football Edit

On and off the field, Green relies on his work ethic

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On Signing Day in December, Pat Narduzzi joked that David Green had probably signed his Letter of Intent that morning and then went directly to Kennywood to hang up Christmas decorations.

Narduzzi wasn’t right on all the details - Green said he “signed and went back to bed” - but the Central Catholic defensive tackle worked at the amusement park. He wasn’t on the decorations duty, though.

“I was the photographer and a salesman selling the pictures to people,” Green told recently. “I would work near the entrance take family photos. Some people thought it was weird - ‘Who is this guy taking my picture?’ - but I liked doing it. I liked talking to people and all of that.

“It wasn’t easy, though. I would get done with football practice, take a quick shower and then go to work in the heat and be real sore.”

That’s how Green spent his summer, and that work ethic was attractive to Narduzzi and the Pitt staff.

“He’s one of those blue-collar Pittsburgh kids that is a worker,” Narduzzi said in December.

But Green isn’t just a western Pennsylvania cliché. He didn’t just put his head down and his hand in the dirt for Central Catholic last season; on the contrary, Green rose up, positioning himself as one of the Vikings’ leaders.

“My biggest goal for the season was that I just wanted to be a mentor, a coach, a leader to the young guys,” he said. “I knew we had a lot of young kids coming up, kids that hadn’t been to Hershey before, kids that hadn’t been to Heinz Field before, and I wanted to help them get ready for the journey.”

Central Catholic’s Green-led journey in the fall of 2017 saw the Vikings get off to a 4-2 start before rattling off six consecutive wins to put themselves in the WPIAL Class 6A championship game at Heinz Field. There, they ran into the buzz saw that was Pine-Richland, and for the second time in the season, the Rams got the better of the Vikings, throttling Central to the tune of a 42-7 final score.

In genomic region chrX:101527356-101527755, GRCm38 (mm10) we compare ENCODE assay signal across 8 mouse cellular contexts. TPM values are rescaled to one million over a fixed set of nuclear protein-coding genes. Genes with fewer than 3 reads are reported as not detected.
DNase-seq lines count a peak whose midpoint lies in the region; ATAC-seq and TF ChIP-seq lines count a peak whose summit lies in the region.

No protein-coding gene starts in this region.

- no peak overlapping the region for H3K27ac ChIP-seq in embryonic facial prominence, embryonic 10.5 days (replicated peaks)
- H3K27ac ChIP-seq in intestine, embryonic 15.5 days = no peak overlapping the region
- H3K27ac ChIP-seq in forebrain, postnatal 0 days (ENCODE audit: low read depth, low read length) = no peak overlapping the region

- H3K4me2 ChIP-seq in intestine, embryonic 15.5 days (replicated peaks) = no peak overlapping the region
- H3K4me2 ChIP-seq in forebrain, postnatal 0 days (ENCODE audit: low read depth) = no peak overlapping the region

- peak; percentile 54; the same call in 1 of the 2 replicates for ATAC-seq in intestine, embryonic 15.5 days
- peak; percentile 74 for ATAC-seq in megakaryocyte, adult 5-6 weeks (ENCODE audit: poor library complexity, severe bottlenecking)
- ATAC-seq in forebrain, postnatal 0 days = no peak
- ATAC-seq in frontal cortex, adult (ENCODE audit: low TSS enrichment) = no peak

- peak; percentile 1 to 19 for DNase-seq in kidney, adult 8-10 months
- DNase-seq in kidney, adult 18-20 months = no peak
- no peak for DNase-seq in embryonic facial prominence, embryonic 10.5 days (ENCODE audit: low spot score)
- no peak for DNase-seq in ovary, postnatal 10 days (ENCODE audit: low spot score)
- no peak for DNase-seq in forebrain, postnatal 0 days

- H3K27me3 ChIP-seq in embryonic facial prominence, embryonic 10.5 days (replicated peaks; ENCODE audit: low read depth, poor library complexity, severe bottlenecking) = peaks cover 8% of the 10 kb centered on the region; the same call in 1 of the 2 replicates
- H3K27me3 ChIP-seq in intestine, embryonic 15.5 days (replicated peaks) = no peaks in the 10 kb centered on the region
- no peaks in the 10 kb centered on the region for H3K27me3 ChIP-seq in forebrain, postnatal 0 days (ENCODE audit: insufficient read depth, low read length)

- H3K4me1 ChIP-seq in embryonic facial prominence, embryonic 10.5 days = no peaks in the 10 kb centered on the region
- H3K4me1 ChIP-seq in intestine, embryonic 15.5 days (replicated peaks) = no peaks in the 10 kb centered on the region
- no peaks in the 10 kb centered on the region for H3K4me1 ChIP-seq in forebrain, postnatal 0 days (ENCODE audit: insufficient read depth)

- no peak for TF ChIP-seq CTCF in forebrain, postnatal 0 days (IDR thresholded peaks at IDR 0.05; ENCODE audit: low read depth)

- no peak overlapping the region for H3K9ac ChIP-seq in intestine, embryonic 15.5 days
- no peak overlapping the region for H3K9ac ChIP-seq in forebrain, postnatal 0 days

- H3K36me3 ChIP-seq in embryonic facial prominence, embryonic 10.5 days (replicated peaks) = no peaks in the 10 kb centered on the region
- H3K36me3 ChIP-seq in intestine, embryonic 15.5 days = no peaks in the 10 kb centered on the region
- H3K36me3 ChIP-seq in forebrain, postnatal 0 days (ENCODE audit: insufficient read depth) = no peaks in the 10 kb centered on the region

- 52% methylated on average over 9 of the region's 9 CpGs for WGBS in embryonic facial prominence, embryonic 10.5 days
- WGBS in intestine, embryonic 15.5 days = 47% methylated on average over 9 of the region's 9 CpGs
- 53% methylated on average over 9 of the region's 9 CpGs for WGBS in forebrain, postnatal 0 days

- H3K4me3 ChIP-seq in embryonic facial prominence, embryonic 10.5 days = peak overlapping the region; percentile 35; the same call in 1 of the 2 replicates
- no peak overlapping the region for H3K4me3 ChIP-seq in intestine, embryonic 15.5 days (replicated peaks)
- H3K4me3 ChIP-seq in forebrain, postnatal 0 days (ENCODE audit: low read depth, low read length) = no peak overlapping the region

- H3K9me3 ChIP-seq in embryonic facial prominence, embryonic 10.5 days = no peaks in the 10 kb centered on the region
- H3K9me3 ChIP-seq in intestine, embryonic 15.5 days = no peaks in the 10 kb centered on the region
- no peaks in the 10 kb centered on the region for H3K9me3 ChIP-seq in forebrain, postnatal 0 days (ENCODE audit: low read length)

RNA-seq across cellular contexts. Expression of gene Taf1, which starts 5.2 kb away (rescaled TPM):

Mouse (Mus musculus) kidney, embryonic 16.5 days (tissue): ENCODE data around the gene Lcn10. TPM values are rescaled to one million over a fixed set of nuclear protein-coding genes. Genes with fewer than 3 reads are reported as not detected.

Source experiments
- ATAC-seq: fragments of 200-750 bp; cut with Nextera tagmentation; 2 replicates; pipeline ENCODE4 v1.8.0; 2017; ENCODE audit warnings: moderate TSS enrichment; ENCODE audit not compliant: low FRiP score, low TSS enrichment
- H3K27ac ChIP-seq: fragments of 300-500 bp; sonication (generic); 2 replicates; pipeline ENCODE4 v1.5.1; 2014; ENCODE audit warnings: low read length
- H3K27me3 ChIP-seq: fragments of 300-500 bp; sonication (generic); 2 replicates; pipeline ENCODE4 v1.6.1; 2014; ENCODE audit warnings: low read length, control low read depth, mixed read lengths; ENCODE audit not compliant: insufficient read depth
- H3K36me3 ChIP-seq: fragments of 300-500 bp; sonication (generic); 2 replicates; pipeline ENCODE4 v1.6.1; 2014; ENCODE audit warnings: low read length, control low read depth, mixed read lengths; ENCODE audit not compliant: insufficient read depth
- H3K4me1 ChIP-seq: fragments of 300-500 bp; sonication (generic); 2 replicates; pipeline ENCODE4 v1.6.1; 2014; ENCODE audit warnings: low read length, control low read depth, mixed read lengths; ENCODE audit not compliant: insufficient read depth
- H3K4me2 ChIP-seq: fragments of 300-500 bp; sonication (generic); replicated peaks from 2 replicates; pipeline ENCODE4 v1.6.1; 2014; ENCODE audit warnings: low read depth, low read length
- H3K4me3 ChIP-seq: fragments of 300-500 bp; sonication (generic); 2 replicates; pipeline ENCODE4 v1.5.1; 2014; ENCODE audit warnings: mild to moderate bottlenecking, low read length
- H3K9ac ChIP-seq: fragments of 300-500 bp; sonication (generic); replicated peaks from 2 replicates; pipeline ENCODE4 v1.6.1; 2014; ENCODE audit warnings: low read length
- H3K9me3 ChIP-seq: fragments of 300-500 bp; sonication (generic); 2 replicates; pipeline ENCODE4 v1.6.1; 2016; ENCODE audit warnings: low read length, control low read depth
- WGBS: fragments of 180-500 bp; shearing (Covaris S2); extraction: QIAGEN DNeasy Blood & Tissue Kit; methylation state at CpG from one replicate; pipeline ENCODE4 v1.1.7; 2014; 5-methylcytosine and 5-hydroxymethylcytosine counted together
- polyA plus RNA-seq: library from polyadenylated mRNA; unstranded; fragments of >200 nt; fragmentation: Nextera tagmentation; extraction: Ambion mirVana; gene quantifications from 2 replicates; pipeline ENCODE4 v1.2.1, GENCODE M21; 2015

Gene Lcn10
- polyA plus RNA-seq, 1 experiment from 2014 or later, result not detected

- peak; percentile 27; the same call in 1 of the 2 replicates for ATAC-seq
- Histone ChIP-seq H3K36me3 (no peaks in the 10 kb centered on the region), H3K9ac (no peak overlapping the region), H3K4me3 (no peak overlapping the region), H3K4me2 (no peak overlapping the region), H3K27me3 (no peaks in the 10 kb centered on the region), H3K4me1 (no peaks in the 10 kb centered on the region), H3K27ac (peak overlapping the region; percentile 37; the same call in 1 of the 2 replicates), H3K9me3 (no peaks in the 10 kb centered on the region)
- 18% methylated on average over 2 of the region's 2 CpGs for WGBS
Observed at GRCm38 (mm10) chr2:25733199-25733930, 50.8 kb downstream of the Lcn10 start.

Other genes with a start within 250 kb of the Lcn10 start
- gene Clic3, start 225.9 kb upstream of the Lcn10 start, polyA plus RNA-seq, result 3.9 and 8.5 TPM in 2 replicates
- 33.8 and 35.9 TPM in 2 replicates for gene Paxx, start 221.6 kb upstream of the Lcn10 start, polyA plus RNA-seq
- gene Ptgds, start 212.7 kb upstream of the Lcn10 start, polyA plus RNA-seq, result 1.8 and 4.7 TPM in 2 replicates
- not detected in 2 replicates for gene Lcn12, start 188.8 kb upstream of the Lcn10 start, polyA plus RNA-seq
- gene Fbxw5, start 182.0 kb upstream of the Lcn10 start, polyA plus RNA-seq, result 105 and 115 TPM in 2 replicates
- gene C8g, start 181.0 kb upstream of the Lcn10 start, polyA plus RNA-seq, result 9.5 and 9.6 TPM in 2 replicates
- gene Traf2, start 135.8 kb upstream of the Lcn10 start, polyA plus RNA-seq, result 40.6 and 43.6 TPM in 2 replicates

Green has one more high school game left, though. Last month, he was announced as a participant in the 2018 Big 33 Football Classic.

“It was an honor,” he said. “I was really excited about it to be able to play another high school game before I went to college. I always thought it would be great to play in.”

Once he’s done with the Big 33, Green will be moving on to college. He has been building a relationship with defensive line coach Charlie Partridge since Partridge was hired last February, and now he’s looking forward to working together.

“Our relationship is good,” Green said. “We communicate every week, just to see how everything is going. He always asks me if I’m ready and I always tell him I’m ready. We got real close over the past year and I’m really excited about working with him.

“Rashad Wheeler is down there, and in talking to him, he says Coach Partridge knows what he’s talking about. He says he’s really the real deal. He says he just knows everything about being a great D-lineman and a great player. I look at it like, I could learn a lot from him in my craft and he can help get me to the next level.”

When Green took his official visit to Pitt in January, he also got to meet the Panthers’ new defensive coordinator, Randy Bates.

“I was impressed with him; he knows what he’s talking about,” Green said. “When I got there on my official visit, they had a lift that morning and that was his first day on the job; they said he walked into the lift and was real hyped up. I think he brings a lot to the table, and he knows what he’s talking about. I’m excited.”

Green was also excited about how Pitt finished the 2017 season with an upset of then-undefeated Miami at Heinz Field. For Green, that was a fitting end to a season that had been challenging for his future team.

“Seeing them this year, I see it as like, a rebuilding year, really,” he said. “At the beginning of the year, they were young but they just kept progressing throughout the whole year, getting better and better, and I think that what we saw at the end of the year against Miami is what they are: they’re ready for big-time football.

“They did it to Clemson and I was hoping they’d get another one against Miami. When they did, I was really excited for the guys.”

Soon enough, Green will be joining those players on the sideline. He said he’s added 20 pounds of muscle since the start of the season, checking in at 6’1” and 270 pounds, which is a good weight for him to take to Pitt this summer.

“They see me not as a nose guard but a three-technique, stunting and moving around, hitting holes, making plays,” Green said. “They say it all depends on me. They say, am I ready? When the time comes, will I be ready? If I’m ready, they’ll give me a shot. It’s on me and my work ethic.”